I was talking to some girls in my book club the other day who work in publishing and they were talking about the pay of a hypothetical standard IT person to that of a senior editor in the same business. No surpises who would be getting the higher pay.
I think writing in general is undervalued as a profession, and with blogging being so accessible and without gatekeepers, it’s no wonder paid positions are so rare.
Apologies for the super long comment.
I have to agree. The difference between an individual’s blog and an organisation’s blog is enormous. I guess it’s still a publishing format that’s being worked out — I just hope whatever is worked out is at least vaguely fair.
Interesting point about IT pay versus editing pay. I completely agree that writing is undervalued. I’m not sure how (or if) that will ever be rectified. But we can certainly always argue for it to be.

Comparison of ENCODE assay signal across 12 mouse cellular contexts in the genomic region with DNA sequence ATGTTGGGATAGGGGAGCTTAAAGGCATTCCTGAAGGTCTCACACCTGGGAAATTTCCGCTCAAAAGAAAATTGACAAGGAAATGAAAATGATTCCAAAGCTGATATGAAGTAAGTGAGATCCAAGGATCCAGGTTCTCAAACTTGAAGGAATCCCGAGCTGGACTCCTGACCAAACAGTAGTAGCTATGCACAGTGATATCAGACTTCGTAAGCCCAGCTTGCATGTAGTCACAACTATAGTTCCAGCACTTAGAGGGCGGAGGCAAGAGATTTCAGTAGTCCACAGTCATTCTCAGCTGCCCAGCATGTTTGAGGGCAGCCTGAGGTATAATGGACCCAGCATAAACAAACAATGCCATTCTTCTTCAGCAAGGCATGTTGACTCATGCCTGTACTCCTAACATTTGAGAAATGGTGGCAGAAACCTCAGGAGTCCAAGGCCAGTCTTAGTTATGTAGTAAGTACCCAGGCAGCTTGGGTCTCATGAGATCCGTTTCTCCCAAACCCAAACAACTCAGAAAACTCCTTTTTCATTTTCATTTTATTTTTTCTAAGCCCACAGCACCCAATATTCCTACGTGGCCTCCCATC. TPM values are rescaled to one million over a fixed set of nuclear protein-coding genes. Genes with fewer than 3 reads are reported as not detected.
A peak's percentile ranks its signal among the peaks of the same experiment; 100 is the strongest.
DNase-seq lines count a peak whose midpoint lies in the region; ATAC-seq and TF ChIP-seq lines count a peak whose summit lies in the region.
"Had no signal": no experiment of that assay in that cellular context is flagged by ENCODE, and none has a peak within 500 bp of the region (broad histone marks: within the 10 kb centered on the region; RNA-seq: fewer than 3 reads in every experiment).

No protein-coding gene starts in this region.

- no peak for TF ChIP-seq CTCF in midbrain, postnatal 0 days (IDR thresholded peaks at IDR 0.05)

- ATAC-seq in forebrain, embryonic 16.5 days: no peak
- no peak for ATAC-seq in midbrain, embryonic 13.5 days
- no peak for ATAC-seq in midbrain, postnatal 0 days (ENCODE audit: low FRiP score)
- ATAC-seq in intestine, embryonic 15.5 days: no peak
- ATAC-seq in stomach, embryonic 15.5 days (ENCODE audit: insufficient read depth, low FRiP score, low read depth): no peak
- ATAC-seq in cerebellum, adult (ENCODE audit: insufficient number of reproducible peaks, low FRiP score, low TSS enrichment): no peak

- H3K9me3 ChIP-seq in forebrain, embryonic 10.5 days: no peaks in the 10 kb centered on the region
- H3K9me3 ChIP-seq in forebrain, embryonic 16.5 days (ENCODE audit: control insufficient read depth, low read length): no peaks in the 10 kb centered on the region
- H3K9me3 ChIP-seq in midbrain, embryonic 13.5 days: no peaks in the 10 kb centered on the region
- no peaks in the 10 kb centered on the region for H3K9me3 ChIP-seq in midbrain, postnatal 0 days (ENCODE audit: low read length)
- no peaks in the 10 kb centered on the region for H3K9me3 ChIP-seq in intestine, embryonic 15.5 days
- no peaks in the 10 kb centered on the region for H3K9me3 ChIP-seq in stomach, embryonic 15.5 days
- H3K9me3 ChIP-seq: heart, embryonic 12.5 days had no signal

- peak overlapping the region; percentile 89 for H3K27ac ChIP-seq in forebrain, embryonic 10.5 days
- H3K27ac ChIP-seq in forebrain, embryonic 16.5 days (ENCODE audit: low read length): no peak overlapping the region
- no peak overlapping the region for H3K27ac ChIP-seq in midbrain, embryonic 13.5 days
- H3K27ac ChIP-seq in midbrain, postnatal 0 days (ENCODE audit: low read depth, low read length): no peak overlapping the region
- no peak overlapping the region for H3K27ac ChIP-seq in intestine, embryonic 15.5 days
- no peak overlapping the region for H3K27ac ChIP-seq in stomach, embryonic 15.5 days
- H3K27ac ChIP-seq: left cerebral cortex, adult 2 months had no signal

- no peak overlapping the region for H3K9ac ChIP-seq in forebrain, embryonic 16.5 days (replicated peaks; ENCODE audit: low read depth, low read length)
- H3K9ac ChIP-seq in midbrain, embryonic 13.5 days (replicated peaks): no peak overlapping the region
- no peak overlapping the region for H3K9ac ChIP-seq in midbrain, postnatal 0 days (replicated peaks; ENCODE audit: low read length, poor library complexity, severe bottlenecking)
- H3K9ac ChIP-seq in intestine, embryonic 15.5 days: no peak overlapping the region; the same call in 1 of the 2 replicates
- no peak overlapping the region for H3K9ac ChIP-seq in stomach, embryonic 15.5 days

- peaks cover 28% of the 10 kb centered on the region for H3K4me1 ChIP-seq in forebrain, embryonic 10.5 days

Oh, and super long comments are more than welcome 🙂
Ok, this is a complicated issue and there are arguments for both sides. Basically my feelings are any organisation that can afford to pay for content should. Especially for skills such as writing.
Being government funded doesn’t always mean the money isn’t there, epesically as Elena above pointed out, other contributors are getting paid for their work. Yes, you get publicity, but will you recieve enough to componesate your time and efforts?
Maybe it would be more worth it if a barter situation where the organisation was willing to actively push your work and do promote you, but more often than not it’s just ‘thanks, let us publish is and we’ll see how many hits it gets’.
I’m reminded of this little exchange with Ken Auletta when he was interviewed about his book “Googled: The End of the World as We Know It.”
(I know, a whole book is different from a blog, but in my mind there is an overlap of what’s being asked)
KURTZ: Did one of the founders — did I get this right — of Google ask you why you didn’t just publish your book online?